As this month marks my blog’s four year anniversary, I thought about the lessons that I’ve learned since I started writing here. For those thinking about adding their voice to the online librarian community, there are certainly no shortage of ways in which to participate. Over the weekend, I jotted down some of those musings that I think will help those starting out or thinking starting a blog. So, without further ado, here we go.
Pick a Name
And for the love of God, pick a better one than mine. While I have grown to truly love the name over time, it really started out as a clever play on words but still doesn’t quite roll off the tongue. A compliment from a friend encouraged me to keep it but, really, take some time in choosing a name. Bonnie Powers was recently writing about her blog name love/hate (her blog’s name is Bring Your Noise) so it got me re-thinking about my own title.
In a quick non-scientific survey of librarian blog titles, a good number of them fall into the "[noun] librarian”, “[adjective] librarian”, or “[adverb] librarian” category. There’s certainly nothing wrong with that (although there are some doozies out there) and there are other library related names (think “biblio”, “libris”, and anything book related), but just take some time to pick out a name. Also, perform some due diligence by doing a quick Google search for any names you want to try out to see if anyone else has used it.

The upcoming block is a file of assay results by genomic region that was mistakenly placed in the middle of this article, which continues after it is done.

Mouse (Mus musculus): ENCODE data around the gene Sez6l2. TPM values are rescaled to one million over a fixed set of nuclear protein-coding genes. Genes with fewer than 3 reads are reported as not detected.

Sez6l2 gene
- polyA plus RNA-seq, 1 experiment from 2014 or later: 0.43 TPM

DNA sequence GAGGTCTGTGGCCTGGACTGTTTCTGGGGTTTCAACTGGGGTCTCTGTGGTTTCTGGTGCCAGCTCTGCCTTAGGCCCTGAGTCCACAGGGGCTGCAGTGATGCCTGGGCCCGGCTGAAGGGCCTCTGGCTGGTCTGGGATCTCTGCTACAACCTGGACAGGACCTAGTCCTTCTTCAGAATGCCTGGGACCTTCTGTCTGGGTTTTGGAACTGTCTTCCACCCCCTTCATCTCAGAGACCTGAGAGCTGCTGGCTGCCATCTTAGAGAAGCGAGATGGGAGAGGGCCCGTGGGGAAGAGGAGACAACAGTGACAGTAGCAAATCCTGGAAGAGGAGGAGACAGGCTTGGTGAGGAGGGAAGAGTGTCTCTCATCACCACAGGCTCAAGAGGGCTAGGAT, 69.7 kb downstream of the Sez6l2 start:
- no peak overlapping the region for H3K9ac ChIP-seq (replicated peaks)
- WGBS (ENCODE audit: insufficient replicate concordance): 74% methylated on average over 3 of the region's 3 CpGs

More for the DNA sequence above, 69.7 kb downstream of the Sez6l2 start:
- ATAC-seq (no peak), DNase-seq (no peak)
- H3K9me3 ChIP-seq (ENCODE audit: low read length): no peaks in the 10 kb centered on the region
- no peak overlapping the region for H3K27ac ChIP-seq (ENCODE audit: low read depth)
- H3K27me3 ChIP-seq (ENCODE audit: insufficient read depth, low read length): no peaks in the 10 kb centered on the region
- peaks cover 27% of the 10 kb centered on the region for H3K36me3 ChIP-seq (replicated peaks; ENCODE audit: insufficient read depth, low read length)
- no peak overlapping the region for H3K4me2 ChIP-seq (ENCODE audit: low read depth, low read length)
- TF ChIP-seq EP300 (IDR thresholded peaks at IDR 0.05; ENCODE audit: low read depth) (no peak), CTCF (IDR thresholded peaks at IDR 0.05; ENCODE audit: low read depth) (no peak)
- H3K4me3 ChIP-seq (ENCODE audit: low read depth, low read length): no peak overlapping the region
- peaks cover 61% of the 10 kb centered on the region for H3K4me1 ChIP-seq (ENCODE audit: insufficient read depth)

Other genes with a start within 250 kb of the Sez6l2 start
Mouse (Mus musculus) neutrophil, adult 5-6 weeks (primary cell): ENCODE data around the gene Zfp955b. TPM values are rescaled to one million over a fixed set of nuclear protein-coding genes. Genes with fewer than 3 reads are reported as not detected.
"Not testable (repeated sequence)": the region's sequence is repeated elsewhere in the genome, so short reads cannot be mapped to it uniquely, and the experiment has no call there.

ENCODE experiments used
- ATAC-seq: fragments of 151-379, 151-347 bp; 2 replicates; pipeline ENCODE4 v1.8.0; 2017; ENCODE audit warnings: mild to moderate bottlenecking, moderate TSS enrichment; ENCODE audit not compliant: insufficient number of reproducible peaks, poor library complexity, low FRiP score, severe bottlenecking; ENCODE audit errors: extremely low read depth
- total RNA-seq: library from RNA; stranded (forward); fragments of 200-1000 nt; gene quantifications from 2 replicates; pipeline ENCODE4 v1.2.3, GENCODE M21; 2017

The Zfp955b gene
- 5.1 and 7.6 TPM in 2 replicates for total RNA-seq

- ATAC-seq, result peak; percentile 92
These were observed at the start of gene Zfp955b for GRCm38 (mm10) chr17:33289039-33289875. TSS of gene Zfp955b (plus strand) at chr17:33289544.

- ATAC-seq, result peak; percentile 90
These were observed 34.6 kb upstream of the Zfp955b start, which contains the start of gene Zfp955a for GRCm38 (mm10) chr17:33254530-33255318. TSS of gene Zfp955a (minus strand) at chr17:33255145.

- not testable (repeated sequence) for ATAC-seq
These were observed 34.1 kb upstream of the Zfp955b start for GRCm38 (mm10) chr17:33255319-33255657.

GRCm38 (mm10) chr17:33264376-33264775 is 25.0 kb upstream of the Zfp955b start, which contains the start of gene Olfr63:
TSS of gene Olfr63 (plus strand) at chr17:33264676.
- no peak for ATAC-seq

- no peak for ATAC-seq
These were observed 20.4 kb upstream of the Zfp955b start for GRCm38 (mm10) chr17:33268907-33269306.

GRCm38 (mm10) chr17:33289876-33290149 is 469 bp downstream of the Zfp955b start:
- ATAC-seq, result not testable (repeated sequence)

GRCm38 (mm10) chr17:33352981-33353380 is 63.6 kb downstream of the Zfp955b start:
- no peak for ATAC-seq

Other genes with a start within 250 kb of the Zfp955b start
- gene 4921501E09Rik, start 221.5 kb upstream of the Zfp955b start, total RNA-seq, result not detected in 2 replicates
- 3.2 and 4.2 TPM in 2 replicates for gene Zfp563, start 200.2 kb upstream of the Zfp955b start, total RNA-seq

Whatever you decide on, just make sure it is an accurate reflection of you. You will be telling a lot of people the blog title name so you do keep that in mind as well. You may be stuck with it for a very long time.
Pick a Blogging Platform
Do your homework and consider your blogging platform options. Sites like Tumblr, WordPress, Blogger, Livejournal (do people still even use that anymore?), and Typepad offer an array of options both paid and free. You want to find a blogging platform that meets your needs.
For myself, I use a free WordPress site (obviously) and write my blog posts in Windows Live Writer (a good solid blogging program and less buggy than the WordPress browser interface). It has served me well for these four years and I will continue to use it for the foreseeable future.
If you decide to host your blog on your own website, that does change some of your options here but doing your homework will find you the right fit.
Write What You Know